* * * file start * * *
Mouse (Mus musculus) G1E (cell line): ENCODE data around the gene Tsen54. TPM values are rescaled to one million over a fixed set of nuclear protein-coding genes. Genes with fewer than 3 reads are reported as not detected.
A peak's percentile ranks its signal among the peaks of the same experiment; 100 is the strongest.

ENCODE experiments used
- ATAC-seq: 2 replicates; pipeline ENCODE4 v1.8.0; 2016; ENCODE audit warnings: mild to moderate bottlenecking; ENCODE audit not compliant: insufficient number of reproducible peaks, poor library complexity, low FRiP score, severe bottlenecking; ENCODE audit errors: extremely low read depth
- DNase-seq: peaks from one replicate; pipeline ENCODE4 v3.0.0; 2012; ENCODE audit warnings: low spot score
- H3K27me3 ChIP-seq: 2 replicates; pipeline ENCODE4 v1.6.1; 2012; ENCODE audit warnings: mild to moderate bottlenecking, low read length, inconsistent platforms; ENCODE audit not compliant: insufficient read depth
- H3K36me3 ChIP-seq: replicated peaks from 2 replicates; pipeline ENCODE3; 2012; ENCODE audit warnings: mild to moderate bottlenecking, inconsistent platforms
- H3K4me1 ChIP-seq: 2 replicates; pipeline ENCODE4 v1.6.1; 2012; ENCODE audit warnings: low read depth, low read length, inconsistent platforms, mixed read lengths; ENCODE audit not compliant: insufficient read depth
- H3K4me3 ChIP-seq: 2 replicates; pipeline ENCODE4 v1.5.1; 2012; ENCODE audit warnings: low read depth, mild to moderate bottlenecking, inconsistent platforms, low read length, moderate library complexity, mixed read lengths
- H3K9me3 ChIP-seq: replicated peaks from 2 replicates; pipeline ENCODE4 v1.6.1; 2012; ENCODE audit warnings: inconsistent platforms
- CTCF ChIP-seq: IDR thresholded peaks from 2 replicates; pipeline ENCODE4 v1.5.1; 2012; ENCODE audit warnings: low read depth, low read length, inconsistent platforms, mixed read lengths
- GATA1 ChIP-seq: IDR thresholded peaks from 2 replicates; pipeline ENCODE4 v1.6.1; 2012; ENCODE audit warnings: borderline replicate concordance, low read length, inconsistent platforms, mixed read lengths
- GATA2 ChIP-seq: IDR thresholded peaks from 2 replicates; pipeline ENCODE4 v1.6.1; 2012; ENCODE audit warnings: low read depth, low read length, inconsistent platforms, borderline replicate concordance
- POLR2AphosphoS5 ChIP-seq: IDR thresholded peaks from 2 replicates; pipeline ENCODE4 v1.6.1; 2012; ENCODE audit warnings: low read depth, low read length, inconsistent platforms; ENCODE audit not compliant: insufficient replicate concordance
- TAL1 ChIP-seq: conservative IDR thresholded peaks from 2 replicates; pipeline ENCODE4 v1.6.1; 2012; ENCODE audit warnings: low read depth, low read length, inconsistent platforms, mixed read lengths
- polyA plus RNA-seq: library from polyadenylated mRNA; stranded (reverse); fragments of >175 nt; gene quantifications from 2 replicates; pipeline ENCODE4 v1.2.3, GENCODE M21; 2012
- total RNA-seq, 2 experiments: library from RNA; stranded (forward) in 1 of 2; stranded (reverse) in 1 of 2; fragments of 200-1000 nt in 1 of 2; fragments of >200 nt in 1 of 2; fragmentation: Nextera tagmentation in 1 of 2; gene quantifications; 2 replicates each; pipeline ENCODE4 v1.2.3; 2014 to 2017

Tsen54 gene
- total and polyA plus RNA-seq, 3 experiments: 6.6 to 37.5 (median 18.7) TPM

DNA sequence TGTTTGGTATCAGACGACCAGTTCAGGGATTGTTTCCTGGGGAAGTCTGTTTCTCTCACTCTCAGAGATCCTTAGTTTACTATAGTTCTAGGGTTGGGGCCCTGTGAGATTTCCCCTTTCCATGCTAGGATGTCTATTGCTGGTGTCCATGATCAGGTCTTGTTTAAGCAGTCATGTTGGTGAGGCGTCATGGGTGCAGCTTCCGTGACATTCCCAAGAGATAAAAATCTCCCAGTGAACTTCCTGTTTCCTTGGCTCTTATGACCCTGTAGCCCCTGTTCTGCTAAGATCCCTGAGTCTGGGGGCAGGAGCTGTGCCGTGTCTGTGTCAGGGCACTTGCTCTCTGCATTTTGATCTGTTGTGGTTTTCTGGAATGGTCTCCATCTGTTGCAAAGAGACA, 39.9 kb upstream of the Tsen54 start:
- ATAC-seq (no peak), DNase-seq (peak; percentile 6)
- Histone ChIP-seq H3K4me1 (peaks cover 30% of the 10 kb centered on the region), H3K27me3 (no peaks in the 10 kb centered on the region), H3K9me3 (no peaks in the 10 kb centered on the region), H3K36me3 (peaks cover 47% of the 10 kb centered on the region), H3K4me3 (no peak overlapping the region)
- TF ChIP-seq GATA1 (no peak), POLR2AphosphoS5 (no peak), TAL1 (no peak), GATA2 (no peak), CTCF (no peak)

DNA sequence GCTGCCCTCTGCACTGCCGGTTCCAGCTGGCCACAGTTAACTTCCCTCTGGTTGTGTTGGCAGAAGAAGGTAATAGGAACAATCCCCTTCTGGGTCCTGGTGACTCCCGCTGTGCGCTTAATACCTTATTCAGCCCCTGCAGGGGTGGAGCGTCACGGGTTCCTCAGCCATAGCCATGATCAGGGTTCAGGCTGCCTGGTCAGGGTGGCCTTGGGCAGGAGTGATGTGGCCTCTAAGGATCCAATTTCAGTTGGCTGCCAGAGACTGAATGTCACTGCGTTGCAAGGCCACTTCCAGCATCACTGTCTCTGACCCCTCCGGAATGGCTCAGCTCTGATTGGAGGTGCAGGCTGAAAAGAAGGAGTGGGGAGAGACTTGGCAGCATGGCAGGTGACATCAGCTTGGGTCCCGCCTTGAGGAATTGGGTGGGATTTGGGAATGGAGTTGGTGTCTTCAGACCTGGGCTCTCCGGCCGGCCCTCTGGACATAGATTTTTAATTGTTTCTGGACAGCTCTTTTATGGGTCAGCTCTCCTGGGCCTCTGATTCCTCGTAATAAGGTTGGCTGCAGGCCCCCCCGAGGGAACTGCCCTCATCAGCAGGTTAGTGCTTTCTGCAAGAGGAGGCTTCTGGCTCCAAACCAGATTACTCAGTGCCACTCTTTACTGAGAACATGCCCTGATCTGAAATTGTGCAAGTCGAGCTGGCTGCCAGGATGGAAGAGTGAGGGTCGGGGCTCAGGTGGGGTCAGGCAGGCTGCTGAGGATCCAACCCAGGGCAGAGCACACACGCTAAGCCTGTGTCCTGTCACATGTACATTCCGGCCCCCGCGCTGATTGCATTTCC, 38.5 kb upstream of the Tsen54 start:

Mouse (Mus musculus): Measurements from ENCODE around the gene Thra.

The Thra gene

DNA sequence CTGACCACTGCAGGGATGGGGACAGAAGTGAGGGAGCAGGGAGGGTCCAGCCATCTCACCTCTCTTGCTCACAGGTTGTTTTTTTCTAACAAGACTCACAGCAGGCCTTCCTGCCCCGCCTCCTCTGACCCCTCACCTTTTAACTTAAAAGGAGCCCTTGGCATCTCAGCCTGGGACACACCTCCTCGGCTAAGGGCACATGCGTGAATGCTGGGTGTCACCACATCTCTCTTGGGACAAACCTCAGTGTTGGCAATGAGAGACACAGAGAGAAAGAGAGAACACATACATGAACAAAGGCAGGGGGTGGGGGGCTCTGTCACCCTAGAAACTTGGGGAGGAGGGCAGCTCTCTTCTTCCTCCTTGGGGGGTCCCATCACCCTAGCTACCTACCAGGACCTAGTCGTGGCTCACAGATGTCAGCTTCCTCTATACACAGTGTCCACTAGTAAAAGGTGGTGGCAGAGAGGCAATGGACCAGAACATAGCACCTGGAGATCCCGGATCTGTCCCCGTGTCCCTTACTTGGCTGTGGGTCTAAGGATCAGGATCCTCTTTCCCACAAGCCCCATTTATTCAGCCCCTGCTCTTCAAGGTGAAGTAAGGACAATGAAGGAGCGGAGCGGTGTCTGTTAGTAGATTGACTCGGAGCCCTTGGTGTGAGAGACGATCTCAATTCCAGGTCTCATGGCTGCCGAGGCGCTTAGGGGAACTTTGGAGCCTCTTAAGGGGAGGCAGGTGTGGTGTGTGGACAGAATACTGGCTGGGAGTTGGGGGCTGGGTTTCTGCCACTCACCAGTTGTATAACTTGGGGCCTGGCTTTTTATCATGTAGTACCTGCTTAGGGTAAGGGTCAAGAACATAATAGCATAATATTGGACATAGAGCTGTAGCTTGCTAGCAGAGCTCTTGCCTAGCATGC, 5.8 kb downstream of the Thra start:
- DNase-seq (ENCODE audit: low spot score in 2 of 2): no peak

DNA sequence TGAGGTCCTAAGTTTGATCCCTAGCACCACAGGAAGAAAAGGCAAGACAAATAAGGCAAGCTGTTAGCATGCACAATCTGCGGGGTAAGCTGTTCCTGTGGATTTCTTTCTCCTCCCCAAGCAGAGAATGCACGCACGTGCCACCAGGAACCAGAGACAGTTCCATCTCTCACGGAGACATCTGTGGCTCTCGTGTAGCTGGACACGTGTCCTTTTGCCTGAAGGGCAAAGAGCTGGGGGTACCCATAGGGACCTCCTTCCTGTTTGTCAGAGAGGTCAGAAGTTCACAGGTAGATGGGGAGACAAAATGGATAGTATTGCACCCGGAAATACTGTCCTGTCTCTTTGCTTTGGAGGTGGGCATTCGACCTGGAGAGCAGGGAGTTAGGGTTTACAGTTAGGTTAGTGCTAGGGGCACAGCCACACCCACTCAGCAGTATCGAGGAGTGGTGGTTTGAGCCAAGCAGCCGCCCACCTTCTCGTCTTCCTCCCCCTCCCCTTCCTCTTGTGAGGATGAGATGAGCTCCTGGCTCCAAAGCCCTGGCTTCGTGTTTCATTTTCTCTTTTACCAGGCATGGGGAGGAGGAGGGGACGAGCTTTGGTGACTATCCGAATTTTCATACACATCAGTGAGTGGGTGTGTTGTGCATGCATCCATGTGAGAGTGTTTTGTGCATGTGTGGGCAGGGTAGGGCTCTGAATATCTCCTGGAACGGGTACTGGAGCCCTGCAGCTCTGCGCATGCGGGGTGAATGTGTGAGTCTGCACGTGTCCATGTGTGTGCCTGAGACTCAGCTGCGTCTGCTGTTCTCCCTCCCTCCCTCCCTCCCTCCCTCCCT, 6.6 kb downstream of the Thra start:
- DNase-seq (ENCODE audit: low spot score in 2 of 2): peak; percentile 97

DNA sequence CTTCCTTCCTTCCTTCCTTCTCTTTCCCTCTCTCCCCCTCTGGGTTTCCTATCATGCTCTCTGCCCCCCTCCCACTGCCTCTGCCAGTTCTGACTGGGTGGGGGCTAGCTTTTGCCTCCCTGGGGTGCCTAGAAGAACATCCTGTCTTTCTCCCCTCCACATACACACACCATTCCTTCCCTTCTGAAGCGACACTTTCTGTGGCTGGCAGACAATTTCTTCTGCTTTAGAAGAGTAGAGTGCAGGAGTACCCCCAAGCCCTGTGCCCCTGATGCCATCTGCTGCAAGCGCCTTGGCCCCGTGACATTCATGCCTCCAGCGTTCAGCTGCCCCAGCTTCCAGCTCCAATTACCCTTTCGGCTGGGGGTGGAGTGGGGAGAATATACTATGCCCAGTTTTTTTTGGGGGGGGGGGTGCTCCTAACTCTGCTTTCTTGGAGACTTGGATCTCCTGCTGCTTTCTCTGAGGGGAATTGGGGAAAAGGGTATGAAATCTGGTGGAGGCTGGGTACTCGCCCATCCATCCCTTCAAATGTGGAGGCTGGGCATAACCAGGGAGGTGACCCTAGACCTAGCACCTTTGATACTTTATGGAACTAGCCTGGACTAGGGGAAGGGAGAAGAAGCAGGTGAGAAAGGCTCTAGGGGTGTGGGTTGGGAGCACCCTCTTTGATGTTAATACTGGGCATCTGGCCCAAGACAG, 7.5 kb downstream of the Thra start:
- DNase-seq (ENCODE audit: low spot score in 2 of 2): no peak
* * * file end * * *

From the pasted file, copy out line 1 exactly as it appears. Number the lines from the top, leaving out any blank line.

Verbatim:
Mouse (Mus musculus) G1E (cell line): ENCODE data around the gene Tsen54. TPM values are rescaled to one million over a fixed set of nuclear protein-coding genes. Genes with fewer than 3 reads are reported as not detected.